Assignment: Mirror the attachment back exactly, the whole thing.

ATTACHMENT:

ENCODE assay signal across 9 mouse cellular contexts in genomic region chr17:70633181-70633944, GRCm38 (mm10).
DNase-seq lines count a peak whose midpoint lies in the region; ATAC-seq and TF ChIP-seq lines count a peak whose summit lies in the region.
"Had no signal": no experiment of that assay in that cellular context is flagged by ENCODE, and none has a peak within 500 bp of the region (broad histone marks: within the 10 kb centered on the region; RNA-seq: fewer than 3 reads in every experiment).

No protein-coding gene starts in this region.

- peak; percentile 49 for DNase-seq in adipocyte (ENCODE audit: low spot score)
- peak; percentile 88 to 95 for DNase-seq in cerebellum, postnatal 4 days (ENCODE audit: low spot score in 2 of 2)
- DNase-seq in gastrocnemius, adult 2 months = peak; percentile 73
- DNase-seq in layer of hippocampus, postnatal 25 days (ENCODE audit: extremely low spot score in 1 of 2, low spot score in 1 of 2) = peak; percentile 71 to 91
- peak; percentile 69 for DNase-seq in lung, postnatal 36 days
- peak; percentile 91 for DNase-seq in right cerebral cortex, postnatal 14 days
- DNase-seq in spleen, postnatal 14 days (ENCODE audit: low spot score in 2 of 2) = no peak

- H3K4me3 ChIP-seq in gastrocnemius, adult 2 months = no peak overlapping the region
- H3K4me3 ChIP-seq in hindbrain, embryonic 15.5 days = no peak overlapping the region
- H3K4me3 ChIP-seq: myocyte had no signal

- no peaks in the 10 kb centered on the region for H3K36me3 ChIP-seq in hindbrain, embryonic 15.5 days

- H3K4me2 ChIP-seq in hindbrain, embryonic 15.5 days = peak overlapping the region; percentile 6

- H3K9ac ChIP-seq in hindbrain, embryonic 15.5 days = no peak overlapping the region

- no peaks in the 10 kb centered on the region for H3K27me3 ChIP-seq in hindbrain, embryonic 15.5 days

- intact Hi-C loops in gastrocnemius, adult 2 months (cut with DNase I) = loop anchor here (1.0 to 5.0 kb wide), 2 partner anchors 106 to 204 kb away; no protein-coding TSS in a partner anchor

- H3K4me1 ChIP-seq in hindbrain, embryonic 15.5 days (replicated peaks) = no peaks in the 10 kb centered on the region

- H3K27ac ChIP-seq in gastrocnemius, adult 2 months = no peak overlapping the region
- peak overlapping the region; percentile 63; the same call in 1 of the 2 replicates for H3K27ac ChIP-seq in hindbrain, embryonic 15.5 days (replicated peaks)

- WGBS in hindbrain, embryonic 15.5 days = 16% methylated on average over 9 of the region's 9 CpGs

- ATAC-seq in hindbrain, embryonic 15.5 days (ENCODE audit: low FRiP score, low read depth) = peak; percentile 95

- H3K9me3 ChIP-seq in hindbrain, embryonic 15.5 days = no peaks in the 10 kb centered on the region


ENCODE assay signal across 9 mouse cellular contexts in genomic region chr17:70633181-70633944, GRCm38 (mm10).
DNase-seq lines count a peak whose midpoint lies in the region; ATAC-seq and TF ChIP-seq lines count a peak whose summit lies in the region.
"Had no signal": no experiment of that assay in that cellular context is flagged by ENCODE, and none has a peak within 500 bp of the region (broad histone marks: within the 10 kb centered on the region; RNA-seq: fewer than 3 reads in every experiment).

No protein-coding gene starts in this region.

- peak; percentile 49 for DNase-seq in adipocyte (ENCODE audit: low spot score)
- peak; percentile 88 to 95 for DNase-seq in cerebellum, postnatal 4 days (ENCODE audit: low spot score in 2 of 2)
- DNase-seq in gastrocnemius, adult 2 months = peak; percentile 73
- DNase-seq in layer of hippocampus, postnatal 25 days (ENCODE audit: extremely low spot score in 1 of 2, low spot score in 1 of 2) = peak; percentile 71 to 91
- peak; percentile 69 for DNase-seq in lung, postnatal 36 days
- peak; percentile 91 for DNase-seq in right cerebral cortex, postnatal 14 days
- DNase-seq in spleen, postnatal 14 days (ENCODE audit: low spot score in 2 of 2) = no peak

- H3K4me3 ChIP-seq in gastrocnemius, adult 2 months = no peak overlapping the region
- H3K4me3 ChIP-seq in hindbrain, embryonic 15.5 days = no peak overlapping the region
- H3K4me3 ChIP-seq: myocyte had no signal

- no peaks in the 10 kb centered on the region for H3K36me3 ChIP-seq in hindbrain, embryonic 15.5 days

- H3K4me2 ChIP-seq in hindbrain, embryonic 15.5 days = peak overlapping the region; percentile 6

- H3K9ac ChIP-seq in hindbrain, embryonic 15.5 days = no peak overlapping the region

- no peaks in the 10 kb centered on the region for H3K27me3 ChIP-seq in hindbrain, embryonic 15.5 days

- intact Hi-C loops in gastrocnemius, adult 2 months (cut with DNase I) = loop anchor here (1.0 to 5.0 kb wide), 2 partner anchors 106 to 204 kb away; no protein-coding TSS in a partner anchor

- H3K4me1 ChIP-seq in hindbrain, embryonic 15.5 days (replicated peaks) = no peaks in the 10 kb centered on the region

- H3K27ac ChIP-seq in gastrocnemius, adult 2 months = no peak overlapping the region
- peak overlapping the region; percentile 63; the same call in 1 of the 2 replicates for H3K27ac ChIP-seq in hindbrain, embryonic 15.5 days (replicated peaks)

- WGBS in hindbrain, embryonic 15.5 days = 16% methylated on average over 9 of the region's 9 CpGs

- ATAC-seq in hindbrain, embryonic 15.5 days (ENCODE audit: low FRiP score, low read depth) = peak; percentile 95

- H3K9me3 ChIP-seq in hindbrain, embryonic 15.5 days = no peaks in the 10 kb centered on the region